Pension funds should be providing the “heavyweight capital” to improve the cross-border connectivity of energy networks but are being held back by a lack of investment opportunities, according to a trustee at the BT Pension Scheme (BTPS).
Donald MacDonald, also chairman of the Institutional Investors Group on Climate Change (IIGCC), said improving the connectivity of national energy networks would reduce energy costs and allow for greater efficiencies in providing renewable energy.
During the launch of a letter signed by more than 340 institutions, worth $24trn (€18.5trn), which called for governments to address the regulatory gaps holding back low-carbon investing, MacDonald said he accepted governments no longer had “infinite volumes of money” to finance the transition.
As a result, private capital needs to be attracted to such projects, he said.
“We really do need more investable opportunities,” he said. “There is actually a lot more money available than there are, presently, investable opportunities.”
MacDonald said institutions could be providing the “heavyweight” capital for the interconnection of energy markets.
“Greater interconnection between the European grids would actually improve the efficiency of renewables because we’d be able to transport the electricity much further and much more efficiently,” he said.
“That actually would improve the efficiency and reduce the unit cost of providing renewable. We can do that, simply by adjusting our existing portfolios, but the opportunities have to be there, and the regulatory framework has to be there.”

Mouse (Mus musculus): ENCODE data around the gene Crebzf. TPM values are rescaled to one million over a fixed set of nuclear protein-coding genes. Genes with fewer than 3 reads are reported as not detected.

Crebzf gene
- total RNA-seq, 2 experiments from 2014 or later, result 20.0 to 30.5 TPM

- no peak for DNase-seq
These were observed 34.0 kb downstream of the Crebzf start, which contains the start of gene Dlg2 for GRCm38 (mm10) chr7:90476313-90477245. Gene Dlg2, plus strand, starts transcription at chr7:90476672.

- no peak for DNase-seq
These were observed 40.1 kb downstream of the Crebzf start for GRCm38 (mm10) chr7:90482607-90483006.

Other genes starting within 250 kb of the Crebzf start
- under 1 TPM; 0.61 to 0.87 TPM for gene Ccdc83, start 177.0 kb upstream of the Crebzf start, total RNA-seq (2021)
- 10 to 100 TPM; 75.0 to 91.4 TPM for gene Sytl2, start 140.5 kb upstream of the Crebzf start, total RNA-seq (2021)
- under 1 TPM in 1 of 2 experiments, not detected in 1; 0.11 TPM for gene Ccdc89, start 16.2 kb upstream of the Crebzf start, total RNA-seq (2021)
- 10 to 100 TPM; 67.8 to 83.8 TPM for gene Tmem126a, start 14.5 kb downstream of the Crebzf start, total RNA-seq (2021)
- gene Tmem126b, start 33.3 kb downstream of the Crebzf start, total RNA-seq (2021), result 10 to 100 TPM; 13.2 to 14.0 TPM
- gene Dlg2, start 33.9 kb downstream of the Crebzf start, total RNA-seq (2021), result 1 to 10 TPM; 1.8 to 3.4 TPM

MacDonald has previously criticised that many infrastructure projects were packaged in a way that was “sub-optimal” for pension funds, and called for greater risk-sharing.
During the launch, Frank Pegan, chief executive of the AUD5.3bn (€3.7bn) Catholic Super and chair of the Australian and New Zealand counterpart of the IIGCC, praised the work undertaken in conjunction with the letter to launch a low-carbon investment register, which lists details for several hundred successful climate-friendly investments.
“It shows we are currently investing across the whole economy in addressing carbon,” Pegan said, noting that it should hopefully act as a talking point for policymakers.
Speaking on behalf of another supporter of the campaign, Anne Simpson, director of governance at the $300bn California Public Employees’ Retirement System, criticised the market failure caused by the lack of global carbon pricing and called for an end to tax subsidies to fossil fuel companies that were “distorting” investment decisions.
Her views were echoed by Pegan, who described the Australian government’s recent abolition of its carbon emissions trading scheme as “backward” and said the discussion to curb the country’s renewable energy target showed there were risks across all global economies “unless we continue to push for a strong policy framework”.
Anne Simpson will be discussing shareholder activism at the IPE Conference & Awards in Vienna on 20 November